Peter A. Bradford is a former member of the U.S. Nuclear Regulatory Commission and former chair of the Maine and New York utility commissions. He teaches energy policy and law at the Vermont Law School and has taught at Yale School of Forestry and Environmental Studies.
Robert Alvarez is a senior scholar at IPS, where he is focused on nuclear disarmament, environmental, and energy policies. Between 1993 and 1999, Mr. Alvarez served at the Department of Energy as a Senior Policy Advisor to the Secretary and deputy assistant secretary for National Security and the Environment. In 1994 and 1995, Bob led teams in North Korea to establish control of nuclear weapons materials. He coordinated nuclear material strategic planning for the department and established the department’s first asset management program.
Kenneth Bergeron is a physicist and former Sandia scientist who worked on nuclear reactor accident simulation. Bergeron is the author of “Tritium on Ice: The Dangerous New Alliance of Nuclear Weapons and Nuclear Power.”
|Dr. Ira Helfand, MD|
|(413) 584-5933 (land)|
Ira Helfand, MD, is a member of the board of Physicians for Social Responsibility. He is an expert on nuclear power, nuclear waste, and radiation exposure issues.
Tom Clements is Southeastern nuclear campaign coordinator for Friends of the Earth. He is a leader in the campaign to prevent new nuclear reactors from being built in the U.S. and can speak to how the reactors involved in the emergency in Japan compare to those that exist and that are proposed in the U.S.
|Dr. Arjun Makhijani, Ph.D.|
|(301) 509-6843 (cell)|
|(301) 365-6723 (land)|
Arjun Makhijani, president of the Institute for Energy and Environmental research, holds a Ph.D. in engineering (specialization: nuclear fusion) from the University of California at Berkeley. He has produced many studies and articles on nuclear fuel cycle related issues, including weapons production, testing, and nuclear waste, over the past twenty years.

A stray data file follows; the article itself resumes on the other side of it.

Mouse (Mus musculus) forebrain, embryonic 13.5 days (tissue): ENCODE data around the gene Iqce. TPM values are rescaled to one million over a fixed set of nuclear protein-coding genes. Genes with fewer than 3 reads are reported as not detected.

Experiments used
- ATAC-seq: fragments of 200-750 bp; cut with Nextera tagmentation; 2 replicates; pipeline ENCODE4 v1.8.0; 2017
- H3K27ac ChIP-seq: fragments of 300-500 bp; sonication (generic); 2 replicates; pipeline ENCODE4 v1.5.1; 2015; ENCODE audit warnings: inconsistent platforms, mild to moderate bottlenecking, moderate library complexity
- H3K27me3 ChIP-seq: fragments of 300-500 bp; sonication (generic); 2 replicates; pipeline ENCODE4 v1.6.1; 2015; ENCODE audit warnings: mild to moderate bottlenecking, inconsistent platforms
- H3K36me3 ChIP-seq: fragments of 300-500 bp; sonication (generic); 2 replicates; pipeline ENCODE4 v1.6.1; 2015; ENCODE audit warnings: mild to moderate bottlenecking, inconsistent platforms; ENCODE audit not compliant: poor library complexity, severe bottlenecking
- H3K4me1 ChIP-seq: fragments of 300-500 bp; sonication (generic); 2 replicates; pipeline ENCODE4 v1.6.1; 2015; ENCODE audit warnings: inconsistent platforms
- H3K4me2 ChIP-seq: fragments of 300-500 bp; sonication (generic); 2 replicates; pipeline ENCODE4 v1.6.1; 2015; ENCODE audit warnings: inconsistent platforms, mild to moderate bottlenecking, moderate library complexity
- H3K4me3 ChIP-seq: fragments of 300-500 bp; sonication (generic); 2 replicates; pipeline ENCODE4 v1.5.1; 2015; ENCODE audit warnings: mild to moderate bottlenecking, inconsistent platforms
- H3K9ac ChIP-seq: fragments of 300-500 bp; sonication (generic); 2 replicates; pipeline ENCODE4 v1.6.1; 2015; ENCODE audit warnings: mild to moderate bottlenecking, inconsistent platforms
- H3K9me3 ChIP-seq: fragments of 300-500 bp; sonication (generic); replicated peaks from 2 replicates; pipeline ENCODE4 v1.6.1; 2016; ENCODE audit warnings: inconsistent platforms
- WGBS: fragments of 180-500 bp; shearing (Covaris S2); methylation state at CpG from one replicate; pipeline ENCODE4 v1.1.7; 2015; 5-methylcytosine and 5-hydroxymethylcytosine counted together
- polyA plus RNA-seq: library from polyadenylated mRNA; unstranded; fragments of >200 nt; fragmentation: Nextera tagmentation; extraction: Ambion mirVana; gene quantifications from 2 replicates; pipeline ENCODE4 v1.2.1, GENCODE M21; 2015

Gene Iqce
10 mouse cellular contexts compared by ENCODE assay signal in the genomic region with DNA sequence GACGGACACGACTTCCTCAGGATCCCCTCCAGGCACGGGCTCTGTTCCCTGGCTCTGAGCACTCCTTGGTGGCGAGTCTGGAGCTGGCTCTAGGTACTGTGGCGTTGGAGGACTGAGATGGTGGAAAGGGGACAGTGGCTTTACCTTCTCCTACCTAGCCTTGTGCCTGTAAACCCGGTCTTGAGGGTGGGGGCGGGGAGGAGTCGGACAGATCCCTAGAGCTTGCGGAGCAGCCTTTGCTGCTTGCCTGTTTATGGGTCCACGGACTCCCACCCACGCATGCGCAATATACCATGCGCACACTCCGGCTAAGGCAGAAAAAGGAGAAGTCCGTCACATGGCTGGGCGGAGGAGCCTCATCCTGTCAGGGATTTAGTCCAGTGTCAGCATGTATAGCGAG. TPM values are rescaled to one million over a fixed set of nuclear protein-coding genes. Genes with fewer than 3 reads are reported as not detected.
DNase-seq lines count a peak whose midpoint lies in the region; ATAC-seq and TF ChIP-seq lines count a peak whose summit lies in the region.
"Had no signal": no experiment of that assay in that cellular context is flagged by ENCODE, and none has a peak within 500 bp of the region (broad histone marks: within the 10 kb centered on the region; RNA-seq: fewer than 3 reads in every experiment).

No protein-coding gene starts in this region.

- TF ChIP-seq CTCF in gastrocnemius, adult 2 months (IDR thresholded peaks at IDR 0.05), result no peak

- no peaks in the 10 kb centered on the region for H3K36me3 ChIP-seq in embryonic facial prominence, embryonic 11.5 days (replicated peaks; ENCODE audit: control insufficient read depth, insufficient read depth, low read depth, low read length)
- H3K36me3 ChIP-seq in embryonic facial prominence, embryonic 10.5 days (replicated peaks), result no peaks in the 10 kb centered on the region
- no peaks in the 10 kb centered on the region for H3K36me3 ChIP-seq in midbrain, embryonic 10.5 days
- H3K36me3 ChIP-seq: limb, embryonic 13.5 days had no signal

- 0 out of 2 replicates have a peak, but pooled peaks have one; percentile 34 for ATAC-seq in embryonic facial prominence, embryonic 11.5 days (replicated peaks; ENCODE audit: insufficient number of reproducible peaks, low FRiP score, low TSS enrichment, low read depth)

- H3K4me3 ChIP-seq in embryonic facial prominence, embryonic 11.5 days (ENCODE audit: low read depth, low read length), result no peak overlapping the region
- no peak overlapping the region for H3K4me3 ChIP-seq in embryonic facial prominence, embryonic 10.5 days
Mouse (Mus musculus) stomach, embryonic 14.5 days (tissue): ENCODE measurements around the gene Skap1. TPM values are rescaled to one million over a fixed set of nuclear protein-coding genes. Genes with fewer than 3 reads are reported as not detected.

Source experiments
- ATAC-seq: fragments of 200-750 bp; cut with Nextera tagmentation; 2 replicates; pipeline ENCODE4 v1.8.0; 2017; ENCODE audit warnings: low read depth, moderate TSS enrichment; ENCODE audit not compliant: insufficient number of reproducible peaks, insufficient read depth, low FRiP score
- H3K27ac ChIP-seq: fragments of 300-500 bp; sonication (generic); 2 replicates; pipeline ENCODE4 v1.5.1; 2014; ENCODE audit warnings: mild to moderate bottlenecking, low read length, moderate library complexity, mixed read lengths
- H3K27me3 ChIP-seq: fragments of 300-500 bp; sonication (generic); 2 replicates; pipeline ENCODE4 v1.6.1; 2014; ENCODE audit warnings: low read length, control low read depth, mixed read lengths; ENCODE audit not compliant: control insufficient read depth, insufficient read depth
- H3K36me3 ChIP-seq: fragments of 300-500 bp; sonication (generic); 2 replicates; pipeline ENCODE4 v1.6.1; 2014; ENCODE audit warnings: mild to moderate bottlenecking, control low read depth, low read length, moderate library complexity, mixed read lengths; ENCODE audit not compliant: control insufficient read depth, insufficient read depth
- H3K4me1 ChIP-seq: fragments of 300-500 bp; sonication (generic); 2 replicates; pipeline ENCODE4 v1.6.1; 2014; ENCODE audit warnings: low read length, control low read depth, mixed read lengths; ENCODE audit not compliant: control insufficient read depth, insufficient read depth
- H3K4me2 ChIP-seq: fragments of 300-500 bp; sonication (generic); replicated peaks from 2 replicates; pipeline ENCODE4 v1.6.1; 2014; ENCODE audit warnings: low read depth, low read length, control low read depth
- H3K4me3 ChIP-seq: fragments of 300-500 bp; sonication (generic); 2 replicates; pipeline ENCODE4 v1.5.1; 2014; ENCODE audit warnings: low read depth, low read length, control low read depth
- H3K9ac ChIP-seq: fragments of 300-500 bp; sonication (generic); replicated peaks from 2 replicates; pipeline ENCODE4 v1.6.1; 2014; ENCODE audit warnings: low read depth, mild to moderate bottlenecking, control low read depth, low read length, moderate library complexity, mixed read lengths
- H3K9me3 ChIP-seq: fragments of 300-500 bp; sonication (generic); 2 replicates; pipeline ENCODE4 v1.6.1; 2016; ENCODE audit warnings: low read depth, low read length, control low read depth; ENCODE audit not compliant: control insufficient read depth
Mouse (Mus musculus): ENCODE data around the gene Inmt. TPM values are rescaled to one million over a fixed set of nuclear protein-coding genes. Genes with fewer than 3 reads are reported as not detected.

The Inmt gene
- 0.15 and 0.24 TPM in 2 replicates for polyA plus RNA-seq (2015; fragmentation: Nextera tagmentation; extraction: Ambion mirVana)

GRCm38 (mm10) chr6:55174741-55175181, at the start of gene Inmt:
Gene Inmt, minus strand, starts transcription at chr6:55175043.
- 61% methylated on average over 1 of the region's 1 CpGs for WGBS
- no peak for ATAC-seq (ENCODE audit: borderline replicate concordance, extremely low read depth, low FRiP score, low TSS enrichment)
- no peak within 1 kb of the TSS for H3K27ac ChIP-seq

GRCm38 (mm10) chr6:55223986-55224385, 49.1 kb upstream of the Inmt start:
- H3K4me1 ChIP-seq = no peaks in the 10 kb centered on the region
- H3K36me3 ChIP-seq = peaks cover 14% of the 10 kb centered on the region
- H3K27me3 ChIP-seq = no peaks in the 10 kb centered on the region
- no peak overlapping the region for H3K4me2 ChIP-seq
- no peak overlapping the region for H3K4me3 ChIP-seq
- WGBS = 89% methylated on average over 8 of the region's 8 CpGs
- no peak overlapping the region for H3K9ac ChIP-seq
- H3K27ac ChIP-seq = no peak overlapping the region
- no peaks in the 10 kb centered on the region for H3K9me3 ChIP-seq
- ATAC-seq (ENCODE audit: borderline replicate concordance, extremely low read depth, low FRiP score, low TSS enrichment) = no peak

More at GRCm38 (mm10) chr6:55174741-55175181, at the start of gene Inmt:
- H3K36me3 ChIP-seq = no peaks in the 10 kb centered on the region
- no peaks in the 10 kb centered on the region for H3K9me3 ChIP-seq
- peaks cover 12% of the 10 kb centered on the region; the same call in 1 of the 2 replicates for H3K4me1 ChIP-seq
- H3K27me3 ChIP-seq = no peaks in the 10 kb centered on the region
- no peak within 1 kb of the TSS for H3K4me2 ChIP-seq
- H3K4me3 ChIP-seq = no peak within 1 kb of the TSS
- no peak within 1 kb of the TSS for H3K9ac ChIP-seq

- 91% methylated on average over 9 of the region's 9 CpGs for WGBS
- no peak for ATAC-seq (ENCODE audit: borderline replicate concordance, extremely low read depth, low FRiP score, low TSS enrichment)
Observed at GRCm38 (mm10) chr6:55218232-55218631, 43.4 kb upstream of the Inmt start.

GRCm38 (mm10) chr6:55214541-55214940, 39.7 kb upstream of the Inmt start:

Damon Moglen is director of the climate and energy project of Friends of the Earth. He has extensive expertise on nuclear issues and the nuclear industry in Japan. For more than a decade, Moglen ran Greenpeace’s International’s plutonium campaign, including more than a year spent inside Japan focused on nuclear issues.
|Aileen Mioko Smith|
Alieen Mioko Smith, Executive Green Action, in Kyoto, Japan, is a long-time activist in Japan on nuclear power issues who lived near Three Mile Island from 1980-82. She is currently visiting the United States.
|301-270-2209 ext. 1 (land)|
Kevin Kamps of Beyond Nuclear specializes in high-level waste management and transportation; new and existing reactors; decommissioning; Congress watch; climate change; federal subsidies.
Michael Mariotte is executive director and the chief spokesperson for the Nuclear Information and Resource Service. He has led the organization for 20 years, making numerous television appearances and having been widely quoted in the press. He has testified before the United States Senate and the U.S. House of Representatives on radioactive waste transportation; radioactive metals “recycling;” the future of the nuclear power industry; “one-step” reactor licensing and other issues.
A streaming audio replay of a related media briefing will be available on the Web at http://www.foe.org as of 4 p.m. EST on March 12, 2011.
For additional background information, please refer to http://www.psr.org/nuclear-bailout/japan-earthquakenuclear.pdf.
MEDIA CONTACT: Ailis Aaron Wolf, (703) 276-3265 or firstname.lastname@example.org.
SOURCE Physicians for Social Responsibility, Washington, D.C.; Friends of the Earth, Washington, D.C.
Web Site: http://www.foe.org